Sunday 5 – Monday 6 November 2017
‘For once, Toller, you’ve said something that’s put a smile on my face,’ Constance replied to Toller’s crackly radio message. ‘Do we have an E.T.A?’
‘About an hour, I think. Comms cut out before we could discuss specifics.’
‘Right, boys, collect everything that you want to take with you. Leave unnecessaries. We don’t want to take up too much space on our rescuers’ ship. Get moving.’ She looked at Billy, and saw the relief spread across his face.
‘Can’t wait to get away from that murdering bastard. Any chance we can dispense a bit of deep space justice?’
She was quick to respond. ‘You know I can’t authorise anything like that. We’re terra-formers, not vigilantes.’
‘And Doc was supposed to be our doctor, but it turns out, he’s a murderer. Slightly different ends of the decent human spectrum, don’tcha think?’
Connie couldn’t argue with Billy’s logic. At the very least, she wanted to beat Doc to a pulp. It was an idea that she’d contemplated a lot over the last few hours.
‘No,’ she said, ‘I’m not authorising vigilantism. But I do want you to get to the med bay, and get Weisz, and Gabe.’
‘We’re taking Gabe?’ His question came out more accusatory than he’d anticipated. He realised how he’d sounded before Connie could reply. ‘Sorry, boss, didn’t mean it to sound that way.’
She gently grasped his upper arm, and squeezed. ‘It’s okay, Billy. We’re all on edge.’
A flash of a thought crossed her mind. It was possible, just, that they might be able to get away with a little retribution, if she considered the angles.
‘Get Weisz. Bring her to the docking bay. I don’t care if it’s on a gurney, in a chair, whatever. Just get her to the docking bay. Then get Gabe’s body. I want to take it home. His daughter deserves that much from me. Leave the Doc predicament with me for a while.’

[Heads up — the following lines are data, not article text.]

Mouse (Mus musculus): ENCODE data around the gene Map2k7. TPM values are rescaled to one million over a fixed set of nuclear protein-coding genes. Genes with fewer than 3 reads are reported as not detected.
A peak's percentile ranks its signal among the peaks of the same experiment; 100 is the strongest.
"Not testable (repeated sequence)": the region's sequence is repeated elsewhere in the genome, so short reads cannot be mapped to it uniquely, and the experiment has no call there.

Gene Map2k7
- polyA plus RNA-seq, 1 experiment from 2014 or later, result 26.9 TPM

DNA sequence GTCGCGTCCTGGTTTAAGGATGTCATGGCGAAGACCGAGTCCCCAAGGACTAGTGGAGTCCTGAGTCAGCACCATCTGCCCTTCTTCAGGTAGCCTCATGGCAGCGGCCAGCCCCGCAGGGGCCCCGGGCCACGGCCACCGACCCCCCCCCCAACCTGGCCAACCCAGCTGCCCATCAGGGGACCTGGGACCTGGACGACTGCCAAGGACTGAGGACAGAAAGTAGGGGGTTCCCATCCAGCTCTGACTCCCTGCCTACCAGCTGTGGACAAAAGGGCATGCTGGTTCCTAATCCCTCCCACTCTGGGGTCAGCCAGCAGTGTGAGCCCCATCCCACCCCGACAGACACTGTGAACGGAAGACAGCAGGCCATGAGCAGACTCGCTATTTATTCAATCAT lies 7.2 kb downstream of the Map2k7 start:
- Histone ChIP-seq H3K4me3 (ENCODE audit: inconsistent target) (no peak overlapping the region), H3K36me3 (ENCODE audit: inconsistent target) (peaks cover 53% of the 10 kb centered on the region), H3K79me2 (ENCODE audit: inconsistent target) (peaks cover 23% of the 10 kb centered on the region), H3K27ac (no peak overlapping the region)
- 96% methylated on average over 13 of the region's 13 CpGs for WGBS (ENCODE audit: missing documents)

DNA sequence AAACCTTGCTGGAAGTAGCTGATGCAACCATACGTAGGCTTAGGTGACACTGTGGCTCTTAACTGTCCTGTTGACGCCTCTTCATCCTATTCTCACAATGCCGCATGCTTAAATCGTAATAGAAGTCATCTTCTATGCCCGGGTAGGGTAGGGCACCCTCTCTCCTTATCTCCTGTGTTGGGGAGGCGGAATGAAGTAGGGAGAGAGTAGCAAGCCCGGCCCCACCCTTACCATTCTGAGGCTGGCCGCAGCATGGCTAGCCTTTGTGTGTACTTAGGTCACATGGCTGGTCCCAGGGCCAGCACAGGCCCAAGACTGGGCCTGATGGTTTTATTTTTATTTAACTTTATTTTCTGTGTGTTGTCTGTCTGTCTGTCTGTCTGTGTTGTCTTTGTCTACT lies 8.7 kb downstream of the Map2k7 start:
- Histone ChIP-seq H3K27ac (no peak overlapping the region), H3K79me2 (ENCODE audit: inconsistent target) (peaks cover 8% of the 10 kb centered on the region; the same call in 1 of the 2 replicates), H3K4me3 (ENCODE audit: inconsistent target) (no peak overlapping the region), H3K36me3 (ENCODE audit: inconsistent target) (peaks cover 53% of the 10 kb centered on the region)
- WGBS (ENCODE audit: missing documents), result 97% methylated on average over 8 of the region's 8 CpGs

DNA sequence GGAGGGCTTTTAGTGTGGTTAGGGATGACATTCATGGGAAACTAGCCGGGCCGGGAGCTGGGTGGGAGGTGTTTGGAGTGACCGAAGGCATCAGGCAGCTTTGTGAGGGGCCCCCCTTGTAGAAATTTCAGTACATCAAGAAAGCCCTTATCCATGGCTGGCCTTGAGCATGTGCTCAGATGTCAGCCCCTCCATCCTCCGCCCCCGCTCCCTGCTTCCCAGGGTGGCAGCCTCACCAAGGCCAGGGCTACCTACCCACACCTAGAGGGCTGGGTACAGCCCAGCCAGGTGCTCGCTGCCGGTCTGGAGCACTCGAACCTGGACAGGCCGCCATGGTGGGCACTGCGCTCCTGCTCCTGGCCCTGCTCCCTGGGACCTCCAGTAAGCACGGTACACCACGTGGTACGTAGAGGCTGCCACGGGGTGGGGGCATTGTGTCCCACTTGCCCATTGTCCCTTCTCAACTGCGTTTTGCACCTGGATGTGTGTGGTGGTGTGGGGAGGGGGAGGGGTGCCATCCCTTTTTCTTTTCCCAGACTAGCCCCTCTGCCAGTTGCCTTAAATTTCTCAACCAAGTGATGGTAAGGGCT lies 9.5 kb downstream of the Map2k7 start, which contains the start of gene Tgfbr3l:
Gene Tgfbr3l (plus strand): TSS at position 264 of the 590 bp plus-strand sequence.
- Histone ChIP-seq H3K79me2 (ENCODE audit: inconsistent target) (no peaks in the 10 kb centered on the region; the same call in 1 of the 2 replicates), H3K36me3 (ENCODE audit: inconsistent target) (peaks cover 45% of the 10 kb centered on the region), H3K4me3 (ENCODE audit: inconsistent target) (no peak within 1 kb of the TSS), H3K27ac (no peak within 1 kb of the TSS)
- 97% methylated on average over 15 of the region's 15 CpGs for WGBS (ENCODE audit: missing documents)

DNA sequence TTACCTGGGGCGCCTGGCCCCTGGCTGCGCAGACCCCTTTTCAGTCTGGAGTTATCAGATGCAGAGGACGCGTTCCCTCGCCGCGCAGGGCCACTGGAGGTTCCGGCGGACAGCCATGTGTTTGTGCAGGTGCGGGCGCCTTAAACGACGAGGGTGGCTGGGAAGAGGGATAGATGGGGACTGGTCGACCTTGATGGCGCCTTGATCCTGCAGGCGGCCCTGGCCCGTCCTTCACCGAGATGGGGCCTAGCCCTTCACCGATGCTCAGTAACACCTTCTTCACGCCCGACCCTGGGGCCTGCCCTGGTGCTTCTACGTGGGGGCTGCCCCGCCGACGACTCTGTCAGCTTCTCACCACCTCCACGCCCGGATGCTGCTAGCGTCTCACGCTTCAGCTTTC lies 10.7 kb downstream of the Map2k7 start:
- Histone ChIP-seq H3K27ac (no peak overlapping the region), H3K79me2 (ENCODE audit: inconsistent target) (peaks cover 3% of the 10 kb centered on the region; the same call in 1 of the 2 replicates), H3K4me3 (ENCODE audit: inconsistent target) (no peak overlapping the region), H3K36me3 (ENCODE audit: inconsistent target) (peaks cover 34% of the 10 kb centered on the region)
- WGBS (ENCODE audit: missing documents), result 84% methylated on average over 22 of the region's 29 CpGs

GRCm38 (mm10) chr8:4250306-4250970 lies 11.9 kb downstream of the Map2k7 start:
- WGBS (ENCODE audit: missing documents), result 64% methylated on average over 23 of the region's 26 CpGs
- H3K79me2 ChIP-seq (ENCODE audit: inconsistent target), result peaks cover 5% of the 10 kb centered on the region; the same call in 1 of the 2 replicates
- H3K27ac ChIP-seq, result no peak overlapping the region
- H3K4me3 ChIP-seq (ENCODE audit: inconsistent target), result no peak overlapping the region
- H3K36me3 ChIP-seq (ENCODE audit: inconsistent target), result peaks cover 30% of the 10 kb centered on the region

Billy nodded. Now wasn’t the time to push. The fact that Connie was reconsidering what to do with Doc meant that she might be open to a little crew justice. He dashed passed Connie, determined to prove his worth to her by following orders to the letter.
* * * * *
‘You know, Doc, Billy, Hammett, Toller . . . they all want to exact their revenge on you for killing Gabe.’
‘And what about you, Connie? What do you want to do?’
She dragged a chair from Doc’s desk to the bed he’d been restrained on, and sat within inches of Doc’s face.
‘What I want, Doc, is irrelevant. I’m the Commander of this vessel, and of this mission. I’m held to higher standards than others on board.’
‘The thing is, Constance,’ Doc whispered, ‘if you do follow what the boys want, there’ll be no difference between you and me.’
‘What are you talking about?’
Doc scoffed. ‘They want to kill me. Retribution for Gabe. You let them do that, you’re a murderer too. Aiding and abetting.’
‘That’s a good point, Doc,’ Connie replied. She’d pondered the pros and cons of allowing the boys to do what they needed to do to avenge Gabe’s death before deciding that a short conversation with him would be better. ‘But, the thing is, as you so aptly put it, Doc, is that none of them are going to lay a finger on you. They gave me their word, and I gave them an order.’
His laugh, high pitched and almost hysterical, raised the hairs on the back of Connie’s neck.
‘You’re a mad man.’
‘You can think that if it helps you sleep at night, but I’m not. I was paid to do a job, that it just so happens, I very much enjoy.’